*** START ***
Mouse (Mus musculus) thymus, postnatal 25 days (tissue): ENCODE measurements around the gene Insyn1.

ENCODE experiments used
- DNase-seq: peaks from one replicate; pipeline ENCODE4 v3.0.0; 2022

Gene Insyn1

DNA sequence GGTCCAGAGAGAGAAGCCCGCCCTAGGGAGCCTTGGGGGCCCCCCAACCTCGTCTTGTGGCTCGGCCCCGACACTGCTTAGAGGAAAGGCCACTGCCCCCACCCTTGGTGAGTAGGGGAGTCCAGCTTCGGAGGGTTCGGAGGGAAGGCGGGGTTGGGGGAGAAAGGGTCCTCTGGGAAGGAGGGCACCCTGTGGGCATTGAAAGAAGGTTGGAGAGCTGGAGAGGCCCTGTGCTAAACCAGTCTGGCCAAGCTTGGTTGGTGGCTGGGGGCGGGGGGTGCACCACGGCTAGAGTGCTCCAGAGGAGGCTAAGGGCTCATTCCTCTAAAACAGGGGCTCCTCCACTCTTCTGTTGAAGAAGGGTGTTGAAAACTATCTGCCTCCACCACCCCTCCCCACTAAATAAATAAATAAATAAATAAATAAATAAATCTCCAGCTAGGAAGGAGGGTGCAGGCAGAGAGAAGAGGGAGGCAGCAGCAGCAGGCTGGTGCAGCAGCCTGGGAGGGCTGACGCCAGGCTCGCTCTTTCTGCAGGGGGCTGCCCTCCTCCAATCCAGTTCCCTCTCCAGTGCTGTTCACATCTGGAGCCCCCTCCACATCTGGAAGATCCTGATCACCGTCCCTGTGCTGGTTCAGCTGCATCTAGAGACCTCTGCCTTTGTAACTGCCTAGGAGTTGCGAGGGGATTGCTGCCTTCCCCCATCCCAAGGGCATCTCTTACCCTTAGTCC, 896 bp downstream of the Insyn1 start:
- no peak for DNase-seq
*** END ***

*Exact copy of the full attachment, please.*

Mouse (Mus musculus) thymus, postnatal 25 days (tissue): ENCODE measurements around the gene Insyn1.

ENCODE experiments used
- DNase-seq: peaks from one replicate; pipeline ENCODE4 v3.0.0; 2022

Gene Insyn1

DNA sequence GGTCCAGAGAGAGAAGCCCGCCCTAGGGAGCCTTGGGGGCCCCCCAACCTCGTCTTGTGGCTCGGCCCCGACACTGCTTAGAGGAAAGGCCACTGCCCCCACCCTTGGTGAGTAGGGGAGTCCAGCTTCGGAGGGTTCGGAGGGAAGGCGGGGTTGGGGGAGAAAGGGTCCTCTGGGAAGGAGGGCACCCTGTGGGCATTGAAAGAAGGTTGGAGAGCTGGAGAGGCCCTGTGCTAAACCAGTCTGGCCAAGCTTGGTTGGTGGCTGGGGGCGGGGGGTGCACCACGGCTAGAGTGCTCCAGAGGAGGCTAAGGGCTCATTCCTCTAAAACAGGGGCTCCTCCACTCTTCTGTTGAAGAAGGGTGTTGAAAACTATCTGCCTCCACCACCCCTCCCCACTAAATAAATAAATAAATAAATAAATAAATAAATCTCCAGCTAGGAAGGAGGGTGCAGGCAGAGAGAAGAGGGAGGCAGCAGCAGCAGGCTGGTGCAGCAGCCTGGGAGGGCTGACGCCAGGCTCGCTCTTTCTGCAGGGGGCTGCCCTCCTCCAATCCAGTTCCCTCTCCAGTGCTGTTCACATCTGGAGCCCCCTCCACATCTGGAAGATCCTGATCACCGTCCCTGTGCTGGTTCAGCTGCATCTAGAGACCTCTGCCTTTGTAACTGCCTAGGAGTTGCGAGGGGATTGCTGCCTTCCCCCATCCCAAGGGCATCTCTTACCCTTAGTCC, 896 bp downstream of the Insyn1 start:
- no peak for DNase-seq